Ezekiel - Lesson 5

Chapter 5

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  • I mentioned last week that we’ve entered an extended section of the book running from Chapters 4-24 

    • In that section, the Lord tells Ezekiel to issue warning after warning to Israel about the coming destruction of Jerusalem and Judah

      • Last week I explained how that judgment took place at the hands of the Babylonians

      • So already we have the big picture of the history of this event

    • But if you scan through the upcoming chapters, you’ll notice the theme doesn’t change much

      • The Lord continues to hammer away at what Israel has done to offend Him and He describes the severe consequences coming

      • At times He will use some very colorful and even vulgar terms to describe Israel’s sin 

      • But in general, the message remains on the same theme

    • So anyone who attempts to preach through this book on a weekly basis is faced with a challenge of keeping the message fresh each week 

      • Ezekiel is one of the least often taught books of the Bible in the church, probably for this reason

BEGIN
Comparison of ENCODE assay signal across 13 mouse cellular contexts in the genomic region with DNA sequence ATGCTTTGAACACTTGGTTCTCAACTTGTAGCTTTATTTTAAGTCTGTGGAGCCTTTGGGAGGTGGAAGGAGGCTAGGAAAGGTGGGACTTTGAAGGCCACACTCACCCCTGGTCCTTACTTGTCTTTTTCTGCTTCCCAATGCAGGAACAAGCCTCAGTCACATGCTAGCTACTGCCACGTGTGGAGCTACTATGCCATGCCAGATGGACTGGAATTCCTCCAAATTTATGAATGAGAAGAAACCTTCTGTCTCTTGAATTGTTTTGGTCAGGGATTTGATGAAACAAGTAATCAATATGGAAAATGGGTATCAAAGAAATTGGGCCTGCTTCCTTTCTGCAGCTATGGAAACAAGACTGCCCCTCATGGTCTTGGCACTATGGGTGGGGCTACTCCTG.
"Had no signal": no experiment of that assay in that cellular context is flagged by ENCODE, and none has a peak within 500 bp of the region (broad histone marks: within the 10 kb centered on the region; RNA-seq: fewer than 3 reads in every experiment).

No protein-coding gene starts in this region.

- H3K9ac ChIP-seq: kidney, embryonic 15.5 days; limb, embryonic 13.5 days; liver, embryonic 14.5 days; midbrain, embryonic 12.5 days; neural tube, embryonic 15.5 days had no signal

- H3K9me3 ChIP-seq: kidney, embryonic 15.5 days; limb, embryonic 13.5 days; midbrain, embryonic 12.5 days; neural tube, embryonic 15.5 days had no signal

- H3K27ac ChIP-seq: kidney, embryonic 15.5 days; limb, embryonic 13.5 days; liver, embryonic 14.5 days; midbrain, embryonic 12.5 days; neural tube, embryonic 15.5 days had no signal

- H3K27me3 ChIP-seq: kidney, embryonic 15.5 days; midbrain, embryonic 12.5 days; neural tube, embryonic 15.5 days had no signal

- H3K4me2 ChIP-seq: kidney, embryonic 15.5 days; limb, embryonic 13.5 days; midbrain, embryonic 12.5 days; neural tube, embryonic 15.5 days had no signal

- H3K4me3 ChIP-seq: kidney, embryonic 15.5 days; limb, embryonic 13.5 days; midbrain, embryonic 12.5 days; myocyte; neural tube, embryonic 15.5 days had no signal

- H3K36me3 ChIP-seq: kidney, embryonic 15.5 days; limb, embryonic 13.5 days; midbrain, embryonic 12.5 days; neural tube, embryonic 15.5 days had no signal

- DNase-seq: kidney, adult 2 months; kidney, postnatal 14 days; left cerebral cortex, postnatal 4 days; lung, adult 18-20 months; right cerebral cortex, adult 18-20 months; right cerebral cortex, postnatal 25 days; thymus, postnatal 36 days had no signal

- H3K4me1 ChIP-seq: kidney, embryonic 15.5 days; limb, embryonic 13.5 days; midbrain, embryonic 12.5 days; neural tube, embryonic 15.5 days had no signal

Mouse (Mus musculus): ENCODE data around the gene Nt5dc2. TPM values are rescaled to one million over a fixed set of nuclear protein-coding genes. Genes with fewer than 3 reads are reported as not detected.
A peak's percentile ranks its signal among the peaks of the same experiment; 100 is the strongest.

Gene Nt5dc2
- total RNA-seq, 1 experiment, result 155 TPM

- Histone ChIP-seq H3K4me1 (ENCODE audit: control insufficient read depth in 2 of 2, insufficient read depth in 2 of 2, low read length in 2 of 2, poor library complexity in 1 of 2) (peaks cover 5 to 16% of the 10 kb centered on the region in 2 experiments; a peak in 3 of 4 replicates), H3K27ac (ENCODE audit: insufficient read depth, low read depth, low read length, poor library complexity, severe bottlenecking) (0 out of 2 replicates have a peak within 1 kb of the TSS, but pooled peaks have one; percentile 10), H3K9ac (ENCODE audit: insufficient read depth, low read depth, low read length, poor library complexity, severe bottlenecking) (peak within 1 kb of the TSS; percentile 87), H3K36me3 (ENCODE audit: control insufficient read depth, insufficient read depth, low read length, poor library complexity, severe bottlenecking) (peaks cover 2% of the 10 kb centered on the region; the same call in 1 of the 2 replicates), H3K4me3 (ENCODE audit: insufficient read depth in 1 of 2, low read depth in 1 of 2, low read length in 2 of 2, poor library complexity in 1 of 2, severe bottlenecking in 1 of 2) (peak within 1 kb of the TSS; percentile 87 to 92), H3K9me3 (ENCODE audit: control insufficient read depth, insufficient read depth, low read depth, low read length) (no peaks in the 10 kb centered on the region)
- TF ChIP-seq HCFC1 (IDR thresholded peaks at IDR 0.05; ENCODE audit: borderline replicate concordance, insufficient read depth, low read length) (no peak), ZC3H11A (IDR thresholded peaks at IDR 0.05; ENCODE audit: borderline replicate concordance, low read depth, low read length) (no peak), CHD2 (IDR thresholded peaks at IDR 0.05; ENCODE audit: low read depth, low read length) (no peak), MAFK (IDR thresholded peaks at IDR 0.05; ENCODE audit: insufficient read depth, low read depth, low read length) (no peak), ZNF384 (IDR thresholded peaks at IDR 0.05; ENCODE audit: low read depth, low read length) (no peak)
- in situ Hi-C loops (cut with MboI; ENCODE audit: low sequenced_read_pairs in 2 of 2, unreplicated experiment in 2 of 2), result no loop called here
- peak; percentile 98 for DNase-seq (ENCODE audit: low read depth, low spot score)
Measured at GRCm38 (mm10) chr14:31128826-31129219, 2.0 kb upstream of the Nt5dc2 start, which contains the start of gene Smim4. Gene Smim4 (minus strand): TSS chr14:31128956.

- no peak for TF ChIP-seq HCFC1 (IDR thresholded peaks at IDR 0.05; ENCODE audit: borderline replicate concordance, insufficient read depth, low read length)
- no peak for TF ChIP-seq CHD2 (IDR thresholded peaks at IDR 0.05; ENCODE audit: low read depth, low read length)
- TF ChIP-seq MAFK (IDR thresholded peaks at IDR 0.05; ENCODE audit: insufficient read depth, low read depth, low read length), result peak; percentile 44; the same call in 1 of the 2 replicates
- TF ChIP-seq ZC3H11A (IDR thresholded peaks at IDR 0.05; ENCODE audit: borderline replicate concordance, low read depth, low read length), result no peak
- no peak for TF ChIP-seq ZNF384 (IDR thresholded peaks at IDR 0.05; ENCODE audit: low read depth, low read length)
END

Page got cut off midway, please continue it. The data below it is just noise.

• Most pastors are reluctant to make their congregations listen to  God pronouncing judgment against His people week after week

      • Fortunately for you, I’m not that sensitive

  • Nevertheless, I recognize I need to consider ways to bring something new each week, and here’s how I intend to do that

    • Each of the next 20 chapters reveals some aspect of the coming destruction of Jerusalem

      • Some chapters describe the sins of the people that brought God’s wrath

      • Some chapters explain the coming judgments God will send against the people and the city

      • Other chapters reveal the departure of God’s glory from the temple or the silencing of false prophets or the removal of idols

      • There are even chapters where the Lord promises to bring the nation a heart of faith and return them into the land

    • So we’re going to focus on each chapter’s distinct perspective

      • We’ll read every word

      • But when a chapter repeats themes or concepts we’ve already studied, we’ll spend our time on examining other aspects

    • For the next three chapters beginning with Chapter 5 today, we study the consequences of the destruction of Jerusalem

      • Each chapter gives us a different perspective 

      • Chapter 5 looks at the effect of God’s judgment on the people

      • Chapter 6 covers the effect of God’s judgment upon the land

      • And Chapter 7 covers the effect of God’s judgment on Israel’s prosperity

    • These three perspectives parallel the promises God gave to Abraham

      • The Lord promised Abraham he would have a people, a land and the blessing of an inheritance in the land

      • These promises are unconditional, and God will remain faithful to Israel in all three areas

      • But as Paul says in Romans, not all Israel are those who are descended from Israel 

      • So those within Israel who ultimately receive these promises are those who share in the faith of Abraham = the remnant